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HEALTH CARE NEWS

US Congress extends CHIP, funds opioid crisis response following temporary shutdown

Publish date: February 9, 2018

By 

Gregory Twachtman 

Oncology Practice

 

 

 

 

 

 

 

 

 

Congress, despite a second shutdown in less than a month, was able to pass a number of financial extenders to fund key health care programs.

The bipartisan spending bill (H.R. 1892), passed in the early morning hours on Feb. 9 by a 71-28 vote in the Senate (16 Republicans and 12 Democrats voted against it, and Sen. John McCain [R-Ariz.] was not present) and a 240-186 vote in the House (67 Republicans and 119 Democrats voted against and 5 representatives did not vote). President Trump signed the bill later that morning.

 

The spending bill and continuing resolution to fund the government through March 23 includes $6 billion to fund treatment for opioid addiction and other mental health issues, $2 billion in additional funding for the National Institutes of Health, and 4 additional years of funding for the Children’s Health Insurance Program. The additional CHIP funding extends the program for a total of 10 years.

The funding bill also made a technical correction to the Merit-based Incentive Payment System (MIPS) track of the Medicare Quality Payment Program. It removes Part B drug reimbursement from the MIPS payment adjustment, so any positive or negative change to physician payments based on the MIPS score will only be applied to physician fee schedule payments.

The bill also repeals the Independent Payment Advisory Board, a panel created by the Affordable Care Act that would have the power to slash Medicare spending under certain budget circumstances. That board was never convened.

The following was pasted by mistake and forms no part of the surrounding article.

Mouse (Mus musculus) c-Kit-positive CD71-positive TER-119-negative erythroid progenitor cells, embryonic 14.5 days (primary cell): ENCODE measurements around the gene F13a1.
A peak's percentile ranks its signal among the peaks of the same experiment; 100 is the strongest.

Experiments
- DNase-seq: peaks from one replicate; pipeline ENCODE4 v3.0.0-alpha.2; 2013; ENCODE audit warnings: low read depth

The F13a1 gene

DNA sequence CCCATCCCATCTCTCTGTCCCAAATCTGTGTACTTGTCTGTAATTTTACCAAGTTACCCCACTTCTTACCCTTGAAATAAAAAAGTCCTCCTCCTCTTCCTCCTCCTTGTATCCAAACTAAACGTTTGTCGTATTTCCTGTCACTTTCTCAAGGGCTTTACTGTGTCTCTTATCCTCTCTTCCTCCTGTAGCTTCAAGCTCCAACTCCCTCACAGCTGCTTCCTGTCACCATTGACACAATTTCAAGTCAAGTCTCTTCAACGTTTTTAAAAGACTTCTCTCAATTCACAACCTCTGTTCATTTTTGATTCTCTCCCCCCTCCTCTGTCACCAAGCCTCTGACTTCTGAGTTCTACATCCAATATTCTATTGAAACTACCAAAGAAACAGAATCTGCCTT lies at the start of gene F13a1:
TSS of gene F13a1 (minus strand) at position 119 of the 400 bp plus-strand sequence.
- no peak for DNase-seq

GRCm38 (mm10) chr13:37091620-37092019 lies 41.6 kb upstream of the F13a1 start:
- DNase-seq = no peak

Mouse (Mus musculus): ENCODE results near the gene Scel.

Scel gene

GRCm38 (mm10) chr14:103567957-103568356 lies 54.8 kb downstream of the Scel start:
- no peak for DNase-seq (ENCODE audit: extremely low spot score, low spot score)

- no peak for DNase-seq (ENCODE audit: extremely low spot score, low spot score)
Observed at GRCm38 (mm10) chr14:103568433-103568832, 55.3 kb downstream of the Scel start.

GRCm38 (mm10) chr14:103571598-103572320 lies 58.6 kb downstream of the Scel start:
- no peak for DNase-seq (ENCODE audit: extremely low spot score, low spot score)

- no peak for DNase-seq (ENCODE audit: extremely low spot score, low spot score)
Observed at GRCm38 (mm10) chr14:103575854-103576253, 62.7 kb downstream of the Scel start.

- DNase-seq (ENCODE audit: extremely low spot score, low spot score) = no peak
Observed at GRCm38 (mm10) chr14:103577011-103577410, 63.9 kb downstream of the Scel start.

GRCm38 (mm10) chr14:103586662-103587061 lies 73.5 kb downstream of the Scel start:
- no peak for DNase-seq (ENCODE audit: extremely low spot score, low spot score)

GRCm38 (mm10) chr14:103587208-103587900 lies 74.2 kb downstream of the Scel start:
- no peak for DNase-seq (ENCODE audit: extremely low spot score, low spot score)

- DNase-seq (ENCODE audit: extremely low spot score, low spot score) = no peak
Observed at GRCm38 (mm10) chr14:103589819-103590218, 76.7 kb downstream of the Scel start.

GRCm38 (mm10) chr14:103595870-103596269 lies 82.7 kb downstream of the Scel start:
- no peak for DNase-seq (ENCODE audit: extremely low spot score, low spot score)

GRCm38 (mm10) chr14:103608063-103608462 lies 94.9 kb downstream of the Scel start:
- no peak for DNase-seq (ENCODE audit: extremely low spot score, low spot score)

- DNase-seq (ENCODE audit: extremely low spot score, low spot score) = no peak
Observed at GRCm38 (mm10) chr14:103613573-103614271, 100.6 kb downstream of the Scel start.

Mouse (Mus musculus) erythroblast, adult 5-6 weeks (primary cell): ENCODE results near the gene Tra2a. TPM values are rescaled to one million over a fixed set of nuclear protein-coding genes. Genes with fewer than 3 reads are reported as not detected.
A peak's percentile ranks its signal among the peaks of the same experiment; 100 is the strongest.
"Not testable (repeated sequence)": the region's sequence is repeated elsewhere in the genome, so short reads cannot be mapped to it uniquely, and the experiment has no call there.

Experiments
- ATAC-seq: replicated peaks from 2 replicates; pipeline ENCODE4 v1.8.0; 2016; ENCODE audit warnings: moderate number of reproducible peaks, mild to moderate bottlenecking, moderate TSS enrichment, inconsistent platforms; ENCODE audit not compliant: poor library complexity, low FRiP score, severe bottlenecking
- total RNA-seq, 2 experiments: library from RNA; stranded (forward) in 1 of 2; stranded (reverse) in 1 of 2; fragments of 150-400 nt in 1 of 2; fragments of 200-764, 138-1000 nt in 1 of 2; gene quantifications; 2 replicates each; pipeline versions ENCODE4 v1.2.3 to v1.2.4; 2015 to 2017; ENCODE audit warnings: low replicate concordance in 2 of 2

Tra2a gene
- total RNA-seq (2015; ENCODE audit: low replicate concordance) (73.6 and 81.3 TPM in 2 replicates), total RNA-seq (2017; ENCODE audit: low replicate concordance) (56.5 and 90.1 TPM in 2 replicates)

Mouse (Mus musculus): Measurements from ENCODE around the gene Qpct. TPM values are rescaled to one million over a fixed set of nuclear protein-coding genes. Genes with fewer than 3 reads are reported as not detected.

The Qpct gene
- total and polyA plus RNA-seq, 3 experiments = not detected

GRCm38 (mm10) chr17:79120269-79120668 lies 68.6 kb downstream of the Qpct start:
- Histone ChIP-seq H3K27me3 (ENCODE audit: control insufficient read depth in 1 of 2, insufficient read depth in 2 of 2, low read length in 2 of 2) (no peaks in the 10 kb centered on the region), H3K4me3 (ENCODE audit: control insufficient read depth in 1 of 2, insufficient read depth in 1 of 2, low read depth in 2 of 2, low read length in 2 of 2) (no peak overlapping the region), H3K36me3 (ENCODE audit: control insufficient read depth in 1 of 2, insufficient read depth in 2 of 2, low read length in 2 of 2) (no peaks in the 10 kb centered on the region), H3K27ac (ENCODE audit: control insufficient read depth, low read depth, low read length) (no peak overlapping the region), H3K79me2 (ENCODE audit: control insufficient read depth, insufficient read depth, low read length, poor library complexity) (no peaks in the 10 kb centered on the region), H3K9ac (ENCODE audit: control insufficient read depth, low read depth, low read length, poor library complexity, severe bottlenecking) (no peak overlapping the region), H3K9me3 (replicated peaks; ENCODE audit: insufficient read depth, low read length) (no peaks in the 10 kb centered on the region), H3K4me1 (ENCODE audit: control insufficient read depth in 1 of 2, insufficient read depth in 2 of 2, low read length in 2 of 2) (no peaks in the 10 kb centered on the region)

The funding legislation also accelerates closure of the Medicare Part D “donut hole,” the coverage gap in which beneficiaries must pay 100% of medication costs prior to entering catastrophic coverage.

Just over $7 billion was provided for community health centers and Medicare’s therapy caps were repealed.

While the funding bill was written in the Senate with bipartisan input and received bipartisan support, Sen. Rand Paul (R-Ky.) held up votes over objections to the more than $1 trillion it will add to the nation’s debt, as well as for the fact that there was no opportunity to introduce and vote on amendments, leading to an hours-long government shutdown.

There also were concerns about two issues that could have derailed the vote in the House. Democrats wanted to add language to address immigrants brought to this nation illegally as children, while some Republicans did not want to increase the federal debt. However, there were enough votes to pass the funding legislation.

gtwachtman@frontlinemedcom.com

Irritable Bowel Disease vs Irritable Bowel Syndrome

Drotumdi O


Irritable Bowel Syndrome vs. Inflammatory Bowel Disease

Medically reviewed by Judith Marcin, MD on September 14, 2017 — Written by Michael Kerr and Kristeen Cherney

When it comes to the world of gastrointestinal diseases, you may hear a lot of acronyms such as IBD and IBS. Inflammatory bowel disease (IBD) is a broad term that refers to chronic swelling (inflammation) of the intestines. It’s often confused with the non-inflammatory condition irritable bowel syndrome (IBS). Although the two disorders share similar names and some of the same symptoms, they have distinct differences. Learn the key differences here. Be sure to discuss your concerns with a gastroenterologist.

IBS is extremely common. In fact, the International Foundation for Functional Gastrointestinal Disorders estimates that it affects up to 15 percent of the population worldwide. According to Cedars-Sinai, about 25 percent of Americans complain of IBS symptoms. This is also the most common reason why patients seek out a gastroenterologist.

IBS is a distinctly different condition than IBD. Still, a person who has been diagnosed with IBD may display IBS-like symptoms. It’s also important to know that you can have both conditions at the same time. Both are considered chronic (ongoing) conditions.

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Some types of IBD include:

  • Crohn’s disease
  • ulcerative colitis
  • indeterminate colitis

Unlike IBD, IBS isn’t classified as a true disease. Instead it’s known as a “functional disorder.” This means that the symptoms don’t have an identifiable cause. Other examples of functional disorders include tension headaches and chronic fatigue syndrome (CFS).